This turned out to be quite an historical event here at the Old Songs Community Center, but you’ll have to wait for the end to know what I’m talking about (just like we did that day). Our sole host today was Dennis Sullivan.
Somehow I ended up first on the sign-up sheet & read 2 related poems, “A.J. Muste” & the ever-expanding “The Communion of Saints” in which A.J. Muste appears, & to which I have just added Ed Bloch. Alan Casline read 2 of his hexagram poems based on the I Ching, “#22 Grace” & “#52 Keeping Still.” Our host, Dennis Sullivan, talked about poet Denise Levertov & Whitman biographer Horace Traubel & read his own poem thinking about a perfect world, “In My Society.” Bob Sharkey read his cento “Velvety Heart” (revised somewhat from last we heard it), & a funny piece about his young daughter hiding & hoarding “Missing.”
|Thérèse Broderick & coffee filters|
Carol Jewell read a bunch of snippets from her journal, on kidney stones, a line from Emily Dickinson, an "un-love poem," on not doing housework, & carbon monoxide. Peter Boudreaux (who will be the featured poet here next month) read a new, untitled poem mulling over the past, how things could have been different. Joe Krausman also read poems on changing, “Becoming Something Else,” & another on an old couple changing over time. Thérèse Broderick read a poem, “Holiday,” about a trip to Jordan to visit her daughter who is studying over there, then a poem about the death of her cat (no comment), written on paper coffee filters & made into a little chapbook. Howard Kogan ended the open mic portion with a poem about attending a Catholic funeral, looking at it as an outsider, “Burying Paula.”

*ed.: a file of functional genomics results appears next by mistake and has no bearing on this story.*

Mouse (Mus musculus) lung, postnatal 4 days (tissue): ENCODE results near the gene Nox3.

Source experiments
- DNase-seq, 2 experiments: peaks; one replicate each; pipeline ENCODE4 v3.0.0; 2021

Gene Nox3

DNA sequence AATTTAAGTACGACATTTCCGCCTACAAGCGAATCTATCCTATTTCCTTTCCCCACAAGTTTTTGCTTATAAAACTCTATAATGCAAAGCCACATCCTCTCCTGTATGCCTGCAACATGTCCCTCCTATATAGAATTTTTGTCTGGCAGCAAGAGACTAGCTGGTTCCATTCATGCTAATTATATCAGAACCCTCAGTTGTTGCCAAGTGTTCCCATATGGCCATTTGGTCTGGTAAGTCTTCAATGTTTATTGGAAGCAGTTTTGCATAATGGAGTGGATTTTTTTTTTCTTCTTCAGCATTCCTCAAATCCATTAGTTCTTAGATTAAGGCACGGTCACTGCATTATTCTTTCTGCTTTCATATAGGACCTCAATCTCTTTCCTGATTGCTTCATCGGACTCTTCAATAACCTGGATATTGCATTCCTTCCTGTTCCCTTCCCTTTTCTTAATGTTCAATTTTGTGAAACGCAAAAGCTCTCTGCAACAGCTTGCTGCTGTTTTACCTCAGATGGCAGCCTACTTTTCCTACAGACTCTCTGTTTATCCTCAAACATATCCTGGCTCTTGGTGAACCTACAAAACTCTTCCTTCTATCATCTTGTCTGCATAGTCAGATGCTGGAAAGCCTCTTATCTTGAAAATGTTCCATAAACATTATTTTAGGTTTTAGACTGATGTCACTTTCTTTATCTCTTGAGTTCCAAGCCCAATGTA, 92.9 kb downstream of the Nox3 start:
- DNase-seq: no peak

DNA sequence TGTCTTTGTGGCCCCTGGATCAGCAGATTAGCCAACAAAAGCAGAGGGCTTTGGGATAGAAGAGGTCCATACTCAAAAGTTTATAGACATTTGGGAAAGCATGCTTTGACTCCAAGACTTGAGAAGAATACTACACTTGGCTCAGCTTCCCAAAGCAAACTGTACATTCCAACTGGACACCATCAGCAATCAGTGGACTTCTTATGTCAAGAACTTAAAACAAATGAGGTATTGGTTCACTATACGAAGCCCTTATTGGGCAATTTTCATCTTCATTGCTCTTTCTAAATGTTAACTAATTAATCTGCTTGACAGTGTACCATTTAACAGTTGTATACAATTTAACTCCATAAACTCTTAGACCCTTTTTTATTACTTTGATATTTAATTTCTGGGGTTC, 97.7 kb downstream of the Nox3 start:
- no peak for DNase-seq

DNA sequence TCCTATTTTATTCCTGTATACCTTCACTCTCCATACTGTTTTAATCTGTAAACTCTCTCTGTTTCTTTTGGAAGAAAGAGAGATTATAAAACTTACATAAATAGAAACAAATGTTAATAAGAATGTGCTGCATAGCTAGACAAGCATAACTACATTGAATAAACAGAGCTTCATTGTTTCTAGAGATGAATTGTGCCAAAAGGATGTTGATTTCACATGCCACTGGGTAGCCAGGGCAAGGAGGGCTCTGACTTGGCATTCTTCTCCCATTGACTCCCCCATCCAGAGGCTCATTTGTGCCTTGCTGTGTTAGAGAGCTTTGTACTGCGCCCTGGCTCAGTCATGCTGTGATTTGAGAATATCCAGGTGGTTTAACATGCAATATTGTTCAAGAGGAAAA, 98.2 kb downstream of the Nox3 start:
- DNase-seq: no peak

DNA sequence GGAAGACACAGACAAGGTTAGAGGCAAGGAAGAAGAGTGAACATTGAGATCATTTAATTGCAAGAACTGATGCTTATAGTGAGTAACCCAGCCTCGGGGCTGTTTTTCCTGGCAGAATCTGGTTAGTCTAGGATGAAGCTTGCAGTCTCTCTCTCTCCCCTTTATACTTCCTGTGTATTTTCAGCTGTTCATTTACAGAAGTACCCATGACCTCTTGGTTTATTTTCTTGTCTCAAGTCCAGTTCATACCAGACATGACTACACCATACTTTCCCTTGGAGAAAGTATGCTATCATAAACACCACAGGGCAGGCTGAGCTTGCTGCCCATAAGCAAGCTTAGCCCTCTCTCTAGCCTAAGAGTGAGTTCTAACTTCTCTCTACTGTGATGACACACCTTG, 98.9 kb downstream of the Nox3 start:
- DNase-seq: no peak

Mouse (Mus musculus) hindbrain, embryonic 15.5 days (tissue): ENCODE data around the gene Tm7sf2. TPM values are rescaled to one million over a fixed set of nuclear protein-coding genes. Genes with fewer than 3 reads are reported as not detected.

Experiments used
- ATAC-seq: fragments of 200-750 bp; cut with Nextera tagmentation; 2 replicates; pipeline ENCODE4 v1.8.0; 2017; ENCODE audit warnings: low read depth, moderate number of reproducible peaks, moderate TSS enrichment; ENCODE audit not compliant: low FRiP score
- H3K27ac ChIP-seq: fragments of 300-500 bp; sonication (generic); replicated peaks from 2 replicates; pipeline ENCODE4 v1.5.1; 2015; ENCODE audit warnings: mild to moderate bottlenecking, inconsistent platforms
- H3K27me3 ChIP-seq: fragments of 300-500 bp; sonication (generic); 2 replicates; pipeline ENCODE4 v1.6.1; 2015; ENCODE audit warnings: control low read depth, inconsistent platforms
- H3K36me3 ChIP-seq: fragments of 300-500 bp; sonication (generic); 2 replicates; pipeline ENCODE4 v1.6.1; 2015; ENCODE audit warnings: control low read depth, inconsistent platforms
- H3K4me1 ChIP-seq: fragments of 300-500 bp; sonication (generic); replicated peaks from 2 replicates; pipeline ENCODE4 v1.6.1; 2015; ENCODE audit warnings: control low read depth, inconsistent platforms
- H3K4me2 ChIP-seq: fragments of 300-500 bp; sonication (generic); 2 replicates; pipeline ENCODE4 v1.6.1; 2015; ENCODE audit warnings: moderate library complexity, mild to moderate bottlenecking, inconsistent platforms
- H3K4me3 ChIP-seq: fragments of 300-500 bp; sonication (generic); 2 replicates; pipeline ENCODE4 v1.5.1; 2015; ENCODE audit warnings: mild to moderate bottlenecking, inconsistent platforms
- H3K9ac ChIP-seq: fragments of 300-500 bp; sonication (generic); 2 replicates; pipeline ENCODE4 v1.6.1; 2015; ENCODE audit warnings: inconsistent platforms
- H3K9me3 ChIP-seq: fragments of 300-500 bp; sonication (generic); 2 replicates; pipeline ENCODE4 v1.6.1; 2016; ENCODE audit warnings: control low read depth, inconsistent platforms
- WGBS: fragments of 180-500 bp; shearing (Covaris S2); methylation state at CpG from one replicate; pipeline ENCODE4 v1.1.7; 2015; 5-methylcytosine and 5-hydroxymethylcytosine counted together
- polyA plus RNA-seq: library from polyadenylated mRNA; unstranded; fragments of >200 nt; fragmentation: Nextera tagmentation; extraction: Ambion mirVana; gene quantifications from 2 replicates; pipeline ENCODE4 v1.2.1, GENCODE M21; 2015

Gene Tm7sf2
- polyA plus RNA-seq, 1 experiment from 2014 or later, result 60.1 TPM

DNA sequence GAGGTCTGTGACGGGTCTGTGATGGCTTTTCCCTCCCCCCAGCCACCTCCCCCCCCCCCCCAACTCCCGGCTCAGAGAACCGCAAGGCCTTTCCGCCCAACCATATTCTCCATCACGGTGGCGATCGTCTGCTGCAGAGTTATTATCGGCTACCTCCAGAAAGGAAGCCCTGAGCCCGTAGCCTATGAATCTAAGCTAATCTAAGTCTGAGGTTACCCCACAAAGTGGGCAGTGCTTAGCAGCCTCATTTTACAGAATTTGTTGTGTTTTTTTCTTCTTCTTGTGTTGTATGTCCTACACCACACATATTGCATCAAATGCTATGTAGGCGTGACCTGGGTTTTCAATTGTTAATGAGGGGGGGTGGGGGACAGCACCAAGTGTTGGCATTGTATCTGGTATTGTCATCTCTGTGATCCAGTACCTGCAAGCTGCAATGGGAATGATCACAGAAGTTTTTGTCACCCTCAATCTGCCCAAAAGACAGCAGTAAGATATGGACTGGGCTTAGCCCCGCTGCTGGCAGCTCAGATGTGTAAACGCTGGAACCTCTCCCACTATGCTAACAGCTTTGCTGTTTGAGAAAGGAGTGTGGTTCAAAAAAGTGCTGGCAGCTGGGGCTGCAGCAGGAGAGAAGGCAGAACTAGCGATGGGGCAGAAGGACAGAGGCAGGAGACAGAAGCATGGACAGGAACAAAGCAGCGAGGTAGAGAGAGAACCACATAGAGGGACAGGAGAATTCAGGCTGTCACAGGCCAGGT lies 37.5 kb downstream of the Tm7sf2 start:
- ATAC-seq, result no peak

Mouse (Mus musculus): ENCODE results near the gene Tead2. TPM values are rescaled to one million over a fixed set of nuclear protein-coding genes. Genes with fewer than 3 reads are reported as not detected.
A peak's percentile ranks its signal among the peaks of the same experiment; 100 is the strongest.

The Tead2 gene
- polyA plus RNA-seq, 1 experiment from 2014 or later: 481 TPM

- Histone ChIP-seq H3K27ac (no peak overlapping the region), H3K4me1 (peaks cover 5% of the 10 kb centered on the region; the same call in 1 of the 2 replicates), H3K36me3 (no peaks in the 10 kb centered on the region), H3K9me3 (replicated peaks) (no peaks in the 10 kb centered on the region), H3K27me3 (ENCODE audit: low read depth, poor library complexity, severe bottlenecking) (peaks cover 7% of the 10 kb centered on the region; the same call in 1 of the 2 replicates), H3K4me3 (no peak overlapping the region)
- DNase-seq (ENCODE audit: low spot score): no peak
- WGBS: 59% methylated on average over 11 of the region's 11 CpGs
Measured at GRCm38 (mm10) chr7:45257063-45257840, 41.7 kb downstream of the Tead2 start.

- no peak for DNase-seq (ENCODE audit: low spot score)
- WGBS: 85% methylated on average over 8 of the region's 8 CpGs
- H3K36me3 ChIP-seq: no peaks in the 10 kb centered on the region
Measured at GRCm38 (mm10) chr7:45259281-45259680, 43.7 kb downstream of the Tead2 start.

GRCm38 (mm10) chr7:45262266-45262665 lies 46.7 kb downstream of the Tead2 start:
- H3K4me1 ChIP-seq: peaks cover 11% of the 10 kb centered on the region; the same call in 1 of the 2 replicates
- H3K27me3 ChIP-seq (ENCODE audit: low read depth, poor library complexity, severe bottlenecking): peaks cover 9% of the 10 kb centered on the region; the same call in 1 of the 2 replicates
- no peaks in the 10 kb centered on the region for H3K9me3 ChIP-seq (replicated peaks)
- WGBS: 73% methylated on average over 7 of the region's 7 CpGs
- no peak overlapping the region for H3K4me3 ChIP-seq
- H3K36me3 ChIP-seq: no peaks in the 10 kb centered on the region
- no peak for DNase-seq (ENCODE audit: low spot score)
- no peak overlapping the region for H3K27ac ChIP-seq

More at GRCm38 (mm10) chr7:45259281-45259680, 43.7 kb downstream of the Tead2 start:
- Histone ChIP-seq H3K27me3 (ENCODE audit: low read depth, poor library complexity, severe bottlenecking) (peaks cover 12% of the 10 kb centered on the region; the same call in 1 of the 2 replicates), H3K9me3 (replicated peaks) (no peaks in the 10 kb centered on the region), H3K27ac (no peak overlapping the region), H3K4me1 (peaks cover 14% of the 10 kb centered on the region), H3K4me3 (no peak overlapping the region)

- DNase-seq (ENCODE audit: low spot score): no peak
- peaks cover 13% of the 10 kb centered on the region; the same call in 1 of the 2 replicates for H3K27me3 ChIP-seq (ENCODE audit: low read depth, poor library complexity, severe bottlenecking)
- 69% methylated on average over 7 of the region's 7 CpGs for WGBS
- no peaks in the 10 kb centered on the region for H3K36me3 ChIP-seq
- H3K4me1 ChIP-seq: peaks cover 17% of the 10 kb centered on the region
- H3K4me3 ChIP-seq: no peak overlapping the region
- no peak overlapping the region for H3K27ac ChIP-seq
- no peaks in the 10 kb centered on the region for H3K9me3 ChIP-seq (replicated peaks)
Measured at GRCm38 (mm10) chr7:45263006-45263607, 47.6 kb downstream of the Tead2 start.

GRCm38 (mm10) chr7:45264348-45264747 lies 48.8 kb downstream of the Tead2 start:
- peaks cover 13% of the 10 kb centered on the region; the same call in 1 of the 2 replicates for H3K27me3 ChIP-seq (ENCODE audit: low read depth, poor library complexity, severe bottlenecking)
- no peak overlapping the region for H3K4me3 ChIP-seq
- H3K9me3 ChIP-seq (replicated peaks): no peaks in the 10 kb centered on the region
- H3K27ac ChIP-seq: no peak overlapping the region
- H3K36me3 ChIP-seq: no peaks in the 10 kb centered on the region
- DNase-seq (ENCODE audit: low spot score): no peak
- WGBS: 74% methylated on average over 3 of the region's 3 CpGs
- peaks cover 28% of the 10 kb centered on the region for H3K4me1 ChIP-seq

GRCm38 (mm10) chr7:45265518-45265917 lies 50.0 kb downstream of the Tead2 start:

The featured poet, Elizabeth Gordon, has published a wonderful book of poems, Love Cohoes (Crandall, Dostie & Douglass Books, 2014) which I have commented on here & read from it today, but first a selection of other poems, a new poem “Instead of Meditation Looking,” “On Not Going to Paris or Anywhere This Summer” (sitting in a diner in Waterford), & some of her performance pieces, “Fig Newton” (on writing a slam poem), the in-your-face “Are You Really Working Class?” & “Carpenter’s Helper” (which she said would be coming out soon in a recording with music). Later she also did another slam piece “White Privilege.” From Love Cohoes she read “A Heron I Know,” some lines she wrote in response to a poem about the Falls by Thomas Moore, “Practice Cohoes Lacks,” & “The Spinner’s Defense.” She ended with a performance from memory of her poem in 2 parts, “Proof,” recalling family & music. Always an entertaining performer doing good poems.
In the long history of the poetry scene in the Capital District I have witnessed 2 other on-stage proposals. The first was when James Dutko proposed to poet Rachel Zitomer at the Third Thursday Reading at the Lark St. Bookshop in February 2006. The other was at Caffè Lena in October 2007 when poet Josh McIntyre proposed to Beatriz Loyola. Sure beats a billboard on the Northway.
This series continues (with or without marriage proposals, death-threats, etc. on the 4th Sunday of each month at 3:00PM at Old Songs Community Center, Voorheesville, NY, a donation supports the featured poet & Old Songs.